Patterns of treated non-melanoma skin cancer in Queensland - The region with the highest incidence rates in the world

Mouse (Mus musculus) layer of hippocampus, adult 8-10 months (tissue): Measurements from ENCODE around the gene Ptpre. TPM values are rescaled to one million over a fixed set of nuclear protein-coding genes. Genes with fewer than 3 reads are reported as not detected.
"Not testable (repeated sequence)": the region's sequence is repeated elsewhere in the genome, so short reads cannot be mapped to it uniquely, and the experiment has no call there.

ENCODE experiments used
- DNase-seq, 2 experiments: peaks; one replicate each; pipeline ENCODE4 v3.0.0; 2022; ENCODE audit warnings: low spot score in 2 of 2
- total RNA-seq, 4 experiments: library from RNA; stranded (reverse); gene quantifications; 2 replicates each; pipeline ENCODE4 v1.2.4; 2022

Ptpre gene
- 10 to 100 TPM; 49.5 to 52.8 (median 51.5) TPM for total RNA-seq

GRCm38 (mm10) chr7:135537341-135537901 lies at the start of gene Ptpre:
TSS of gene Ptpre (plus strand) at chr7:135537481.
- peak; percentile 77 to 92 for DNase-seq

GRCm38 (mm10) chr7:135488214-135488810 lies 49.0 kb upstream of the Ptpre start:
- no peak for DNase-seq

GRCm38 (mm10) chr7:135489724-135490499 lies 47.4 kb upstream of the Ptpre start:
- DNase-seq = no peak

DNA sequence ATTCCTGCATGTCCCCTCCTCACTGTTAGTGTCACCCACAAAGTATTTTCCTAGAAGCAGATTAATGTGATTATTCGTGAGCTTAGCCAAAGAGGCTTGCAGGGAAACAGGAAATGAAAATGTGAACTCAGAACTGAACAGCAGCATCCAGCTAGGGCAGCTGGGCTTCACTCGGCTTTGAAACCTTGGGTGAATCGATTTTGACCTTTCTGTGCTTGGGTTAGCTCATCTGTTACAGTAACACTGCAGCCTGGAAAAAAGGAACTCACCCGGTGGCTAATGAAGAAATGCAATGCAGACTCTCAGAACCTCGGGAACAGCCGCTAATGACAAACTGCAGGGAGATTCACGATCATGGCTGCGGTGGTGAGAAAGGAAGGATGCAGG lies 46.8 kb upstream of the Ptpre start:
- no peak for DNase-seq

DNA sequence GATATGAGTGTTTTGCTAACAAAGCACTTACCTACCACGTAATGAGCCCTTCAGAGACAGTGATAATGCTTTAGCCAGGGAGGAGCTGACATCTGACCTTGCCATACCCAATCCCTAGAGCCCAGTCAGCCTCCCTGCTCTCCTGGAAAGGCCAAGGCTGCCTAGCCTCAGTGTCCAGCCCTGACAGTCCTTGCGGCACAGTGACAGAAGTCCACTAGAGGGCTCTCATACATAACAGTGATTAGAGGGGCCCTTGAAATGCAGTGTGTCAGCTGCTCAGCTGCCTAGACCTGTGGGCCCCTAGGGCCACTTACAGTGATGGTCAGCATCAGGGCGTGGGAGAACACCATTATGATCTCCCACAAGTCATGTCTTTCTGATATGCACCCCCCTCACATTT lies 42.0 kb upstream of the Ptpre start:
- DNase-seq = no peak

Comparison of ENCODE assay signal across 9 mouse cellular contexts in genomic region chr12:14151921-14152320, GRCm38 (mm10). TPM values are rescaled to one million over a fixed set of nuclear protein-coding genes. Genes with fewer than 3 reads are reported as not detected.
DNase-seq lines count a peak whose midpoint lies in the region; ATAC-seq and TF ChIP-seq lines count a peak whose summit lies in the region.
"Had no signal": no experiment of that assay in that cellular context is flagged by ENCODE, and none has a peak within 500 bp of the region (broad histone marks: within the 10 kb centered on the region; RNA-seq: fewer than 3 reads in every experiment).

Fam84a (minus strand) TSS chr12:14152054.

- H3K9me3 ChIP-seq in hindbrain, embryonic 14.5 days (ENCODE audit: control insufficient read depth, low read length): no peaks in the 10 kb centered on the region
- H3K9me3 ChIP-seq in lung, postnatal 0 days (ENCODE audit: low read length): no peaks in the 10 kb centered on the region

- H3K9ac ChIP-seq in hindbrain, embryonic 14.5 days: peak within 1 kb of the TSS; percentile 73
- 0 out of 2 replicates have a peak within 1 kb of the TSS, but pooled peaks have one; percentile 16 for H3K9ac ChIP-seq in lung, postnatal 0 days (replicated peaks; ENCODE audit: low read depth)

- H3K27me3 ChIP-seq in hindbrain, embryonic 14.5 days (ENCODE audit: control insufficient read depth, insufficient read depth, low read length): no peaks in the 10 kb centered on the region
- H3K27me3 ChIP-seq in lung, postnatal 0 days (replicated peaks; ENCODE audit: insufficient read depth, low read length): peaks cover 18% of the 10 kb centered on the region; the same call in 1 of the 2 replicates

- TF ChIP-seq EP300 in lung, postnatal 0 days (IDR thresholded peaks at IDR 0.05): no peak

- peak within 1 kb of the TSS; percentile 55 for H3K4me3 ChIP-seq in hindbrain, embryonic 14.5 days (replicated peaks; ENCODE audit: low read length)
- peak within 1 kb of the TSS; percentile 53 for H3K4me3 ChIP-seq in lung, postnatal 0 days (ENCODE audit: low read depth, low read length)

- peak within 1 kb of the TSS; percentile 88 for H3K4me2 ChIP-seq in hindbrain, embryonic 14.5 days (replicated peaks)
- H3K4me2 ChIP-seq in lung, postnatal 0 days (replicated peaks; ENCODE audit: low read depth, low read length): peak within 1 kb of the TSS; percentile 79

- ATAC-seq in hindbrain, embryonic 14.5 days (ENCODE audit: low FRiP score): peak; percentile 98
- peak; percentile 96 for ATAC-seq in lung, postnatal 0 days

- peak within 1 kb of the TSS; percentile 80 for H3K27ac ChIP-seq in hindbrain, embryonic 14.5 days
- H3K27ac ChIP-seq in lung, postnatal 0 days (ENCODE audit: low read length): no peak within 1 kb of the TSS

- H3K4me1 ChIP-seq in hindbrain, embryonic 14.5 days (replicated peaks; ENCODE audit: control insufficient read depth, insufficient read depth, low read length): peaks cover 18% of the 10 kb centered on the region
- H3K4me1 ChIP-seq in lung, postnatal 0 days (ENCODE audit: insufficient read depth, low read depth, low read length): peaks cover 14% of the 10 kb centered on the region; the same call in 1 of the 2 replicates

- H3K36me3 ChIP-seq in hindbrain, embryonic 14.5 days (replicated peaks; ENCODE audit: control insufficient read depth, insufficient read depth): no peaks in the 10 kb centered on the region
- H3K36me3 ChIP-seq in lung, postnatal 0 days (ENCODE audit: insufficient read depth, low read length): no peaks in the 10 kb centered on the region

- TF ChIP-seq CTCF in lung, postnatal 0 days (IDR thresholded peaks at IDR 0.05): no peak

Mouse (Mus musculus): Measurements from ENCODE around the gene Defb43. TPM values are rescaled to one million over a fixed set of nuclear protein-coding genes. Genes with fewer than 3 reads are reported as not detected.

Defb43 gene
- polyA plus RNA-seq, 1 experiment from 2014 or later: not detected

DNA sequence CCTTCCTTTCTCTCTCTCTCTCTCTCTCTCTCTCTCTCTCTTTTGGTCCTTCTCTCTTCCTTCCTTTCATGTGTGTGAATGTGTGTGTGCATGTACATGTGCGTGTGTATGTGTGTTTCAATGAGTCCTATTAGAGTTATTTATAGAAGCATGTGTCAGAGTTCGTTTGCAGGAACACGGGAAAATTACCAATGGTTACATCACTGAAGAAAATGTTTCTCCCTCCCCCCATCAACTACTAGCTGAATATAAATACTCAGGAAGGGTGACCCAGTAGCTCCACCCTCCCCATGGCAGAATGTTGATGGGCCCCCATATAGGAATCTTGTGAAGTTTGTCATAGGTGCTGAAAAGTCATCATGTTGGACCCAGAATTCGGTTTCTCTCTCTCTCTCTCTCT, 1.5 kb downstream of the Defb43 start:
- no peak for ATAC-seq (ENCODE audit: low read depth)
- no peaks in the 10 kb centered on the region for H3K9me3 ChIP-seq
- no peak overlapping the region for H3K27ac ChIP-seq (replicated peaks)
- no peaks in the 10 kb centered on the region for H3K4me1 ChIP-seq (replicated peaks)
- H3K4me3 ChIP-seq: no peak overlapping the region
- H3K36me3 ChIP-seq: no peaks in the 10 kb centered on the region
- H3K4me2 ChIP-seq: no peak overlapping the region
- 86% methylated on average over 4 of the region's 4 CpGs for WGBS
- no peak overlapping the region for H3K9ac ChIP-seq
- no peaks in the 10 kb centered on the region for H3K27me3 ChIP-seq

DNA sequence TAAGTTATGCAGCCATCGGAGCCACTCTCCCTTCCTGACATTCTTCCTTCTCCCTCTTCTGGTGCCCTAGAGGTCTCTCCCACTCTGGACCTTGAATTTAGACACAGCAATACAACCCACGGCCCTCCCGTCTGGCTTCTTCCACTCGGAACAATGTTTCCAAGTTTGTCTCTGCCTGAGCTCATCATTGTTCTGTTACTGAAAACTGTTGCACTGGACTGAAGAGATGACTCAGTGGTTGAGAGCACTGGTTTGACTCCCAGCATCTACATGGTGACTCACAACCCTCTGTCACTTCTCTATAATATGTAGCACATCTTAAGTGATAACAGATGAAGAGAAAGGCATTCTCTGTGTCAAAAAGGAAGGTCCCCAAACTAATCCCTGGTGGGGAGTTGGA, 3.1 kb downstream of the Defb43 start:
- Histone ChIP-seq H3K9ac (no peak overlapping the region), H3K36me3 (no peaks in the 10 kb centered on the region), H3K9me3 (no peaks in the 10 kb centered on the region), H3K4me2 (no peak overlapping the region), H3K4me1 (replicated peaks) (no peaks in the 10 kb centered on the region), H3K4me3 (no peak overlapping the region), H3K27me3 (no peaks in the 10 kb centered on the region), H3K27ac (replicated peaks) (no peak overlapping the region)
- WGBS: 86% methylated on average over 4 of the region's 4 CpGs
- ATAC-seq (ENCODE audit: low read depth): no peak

The incidence of non-melanoma skin cancer, comprising basal cell carcinoma and squamous cell carcinoma, was studied in Queensland during 1984. The world-standardised annual incidence rates (per 100,000 population) for the number of persons with non-melanoma skin cancer were estimated to be 1372 for men and 702 for women, the highest recorded incidence rates in the world. Rates in men were nearly double the rates in women and age-specific incidence rates increased curvilinearly with age. There were, on average, 1.4 skin cancers per person with non-melanoma skin cancer and the ratio of basal cell carcinomas to squamous cell carcinomas was approximately three to one. The age-standardised annual incidence rate (per 100,000 population) of basal cell carcinoma for residents of the Gold Coast was 1.83 times the Brisbane rate for men and 1.57 times that for women, indicating significant differences between the two regions. For squamous cell carcinoma the regional differences were not statistically significant. The average potential number of non-melanoma skin cancers (per person) treated during the lifetime of a cohort of 100,000 was estimated to be 0.014 for men and 0.009 for women by age 40. By age 65, these numbers increased to 0.22 for men and 0.11 for women. At age 90, these average numbers were 1.09 and 0.42, respectively. Although the incidence of non-melanoma skin cancer is much higher in the older age groups, it should be kept in mind that it also affects the younger population; 1028 Queenslanders under 40 required treatment for 2300 non-melanoma skin cancers in 1984. This study which provides baseline information about the occurrence of non-melanoma skin cancer in Queensland emphasises the importance of developing safe sun-exposure habits, detecting non-melanoma skin cancer early and protecting and restoring the atmosphere.